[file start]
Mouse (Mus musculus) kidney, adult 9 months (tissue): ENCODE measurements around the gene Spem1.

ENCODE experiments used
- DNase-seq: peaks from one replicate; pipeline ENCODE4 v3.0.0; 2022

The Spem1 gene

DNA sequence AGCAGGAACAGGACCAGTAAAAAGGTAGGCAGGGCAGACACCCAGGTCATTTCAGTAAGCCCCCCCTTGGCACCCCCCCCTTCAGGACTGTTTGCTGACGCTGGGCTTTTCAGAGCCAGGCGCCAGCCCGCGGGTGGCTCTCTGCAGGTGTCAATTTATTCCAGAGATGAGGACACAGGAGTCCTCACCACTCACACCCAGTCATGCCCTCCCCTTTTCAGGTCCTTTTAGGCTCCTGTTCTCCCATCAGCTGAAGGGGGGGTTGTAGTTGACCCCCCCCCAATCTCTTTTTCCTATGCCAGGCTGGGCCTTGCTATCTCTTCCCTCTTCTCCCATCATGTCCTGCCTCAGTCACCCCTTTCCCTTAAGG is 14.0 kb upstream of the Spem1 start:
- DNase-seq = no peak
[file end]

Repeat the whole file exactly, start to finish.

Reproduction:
Mouse (Mus musculus) kidney, adult 9 months (tissue): ENCODE measurements around the gene Spem1.

ENCODE experiments used
- DNase-seq: peaks from one replicate; pipeline ENCODE4 v3.0.0; 2022

The Spem1 gene

DNA sequence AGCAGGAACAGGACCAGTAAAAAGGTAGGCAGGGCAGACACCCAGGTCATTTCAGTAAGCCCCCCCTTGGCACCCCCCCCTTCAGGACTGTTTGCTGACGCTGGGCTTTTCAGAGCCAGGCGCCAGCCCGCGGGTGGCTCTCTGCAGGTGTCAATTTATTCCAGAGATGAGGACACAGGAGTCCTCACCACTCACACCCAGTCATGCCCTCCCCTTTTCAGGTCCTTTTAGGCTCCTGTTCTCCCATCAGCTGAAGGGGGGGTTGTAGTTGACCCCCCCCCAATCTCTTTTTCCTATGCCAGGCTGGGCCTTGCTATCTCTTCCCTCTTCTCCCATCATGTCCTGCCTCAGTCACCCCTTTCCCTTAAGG is 14.0 kb upstream of the Spem1 start:
- DNase-seq = no peak